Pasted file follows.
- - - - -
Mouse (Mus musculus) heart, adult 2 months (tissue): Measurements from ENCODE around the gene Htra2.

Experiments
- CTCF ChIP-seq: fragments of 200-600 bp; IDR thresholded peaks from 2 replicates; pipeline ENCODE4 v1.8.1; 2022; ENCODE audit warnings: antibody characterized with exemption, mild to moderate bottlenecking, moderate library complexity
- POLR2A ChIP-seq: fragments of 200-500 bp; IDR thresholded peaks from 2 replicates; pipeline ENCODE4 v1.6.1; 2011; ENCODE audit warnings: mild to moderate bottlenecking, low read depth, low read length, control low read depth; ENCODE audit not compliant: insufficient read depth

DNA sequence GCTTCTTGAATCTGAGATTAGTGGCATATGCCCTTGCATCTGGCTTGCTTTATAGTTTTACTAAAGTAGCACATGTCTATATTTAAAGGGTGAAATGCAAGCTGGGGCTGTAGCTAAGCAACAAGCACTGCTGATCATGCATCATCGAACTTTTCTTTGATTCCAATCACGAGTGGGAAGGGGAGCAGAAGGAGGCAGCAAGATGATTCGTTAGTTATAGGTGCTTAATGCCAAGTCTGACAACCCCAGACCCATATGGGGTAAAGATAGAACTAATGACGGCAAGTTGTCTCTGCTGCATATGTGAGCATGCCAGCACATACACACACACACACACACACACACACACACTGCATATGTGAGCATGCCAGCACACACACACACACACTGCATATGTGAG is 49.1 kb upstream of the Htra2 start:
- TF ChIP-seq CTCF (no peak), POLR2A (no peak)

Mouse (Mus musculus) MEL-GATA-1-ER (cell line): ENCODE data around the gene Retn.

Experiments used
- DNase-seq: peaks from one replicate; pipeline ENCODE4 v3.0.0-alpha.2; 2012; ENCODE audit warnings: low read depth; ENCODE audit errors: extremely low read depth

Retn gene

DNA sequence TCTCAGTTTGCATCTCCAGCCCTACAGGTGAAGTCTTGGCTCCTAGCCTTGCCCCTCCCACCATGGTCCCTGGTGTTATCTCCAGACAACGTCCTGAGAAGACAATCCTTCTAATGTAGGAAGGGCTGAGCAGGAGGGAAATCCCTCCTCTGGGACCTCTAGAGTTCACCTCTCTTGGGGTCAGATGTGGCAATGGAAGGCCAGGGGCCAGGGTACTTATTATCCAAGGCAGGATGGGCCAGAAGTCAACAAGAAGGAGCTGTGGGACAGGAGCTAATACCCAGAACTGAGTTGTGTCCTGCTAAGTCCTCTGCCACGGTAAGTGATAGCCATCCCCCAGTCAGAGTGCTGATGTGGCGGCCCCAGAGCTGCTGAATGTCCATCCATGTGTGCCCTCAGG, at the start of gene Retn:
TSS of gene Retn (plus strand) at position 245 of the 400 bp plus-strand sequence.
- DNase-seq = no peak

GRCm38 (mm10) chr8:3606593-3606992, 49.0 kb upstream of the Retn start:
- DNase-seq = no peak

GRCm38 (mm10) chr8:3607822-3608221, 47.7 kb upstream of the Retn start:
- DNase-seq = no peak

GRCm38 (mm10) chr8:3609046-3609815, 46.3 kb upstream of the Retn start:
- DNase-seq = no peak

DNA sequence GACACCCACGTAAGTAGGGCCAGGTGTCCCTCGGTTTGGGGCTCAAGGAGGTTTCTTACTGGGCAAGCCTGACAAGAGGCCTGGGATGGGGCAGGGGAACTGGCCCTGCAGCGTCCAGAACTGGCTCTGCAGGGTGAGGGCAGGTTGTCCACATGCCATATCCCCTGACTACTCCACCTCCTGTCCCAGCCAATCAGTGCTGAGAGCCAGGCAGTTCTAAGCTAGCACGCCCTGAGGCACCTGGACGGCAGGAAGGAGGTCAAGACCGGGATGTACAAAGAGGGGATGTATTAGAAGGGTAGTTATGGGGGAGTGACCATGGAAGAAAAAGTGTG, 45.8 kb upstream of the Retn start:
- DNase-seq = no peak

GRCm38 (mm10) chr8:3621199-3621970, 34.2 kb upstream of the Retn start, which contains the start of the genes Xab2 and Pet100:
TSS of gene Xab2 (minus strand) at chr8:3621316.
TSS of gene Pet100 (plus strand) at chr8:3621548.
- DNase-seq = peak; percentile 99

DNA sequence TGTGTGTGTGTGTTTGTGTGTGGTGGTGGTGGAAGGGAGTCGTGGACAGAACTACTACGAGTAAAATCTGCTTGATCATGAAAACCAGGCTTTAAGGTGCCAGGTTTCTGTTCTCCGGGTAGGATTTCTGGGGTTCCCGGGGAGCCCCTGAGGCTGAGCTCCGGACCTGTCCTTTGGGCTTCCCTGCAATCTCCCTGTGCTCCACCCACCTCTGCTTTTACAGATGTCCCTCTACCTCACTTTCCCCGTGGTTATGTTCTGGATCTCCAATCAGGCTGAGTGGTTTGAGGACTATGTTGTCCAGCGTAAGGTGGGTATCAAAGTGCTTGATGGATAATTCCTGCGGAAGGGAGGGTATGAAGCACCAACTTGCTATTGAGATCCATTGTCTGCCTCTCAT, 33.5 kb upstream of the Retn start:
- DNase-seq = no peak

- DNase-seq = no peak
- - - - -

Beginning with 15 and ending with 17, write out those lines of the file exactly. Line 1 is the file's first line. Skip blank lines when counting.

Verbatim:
- DNase-seq = no peak

GRCm38 (mm10) chr8:3607822-3608221, 47.7 kb upstream of the Retn start:
- DNase-seq = no peak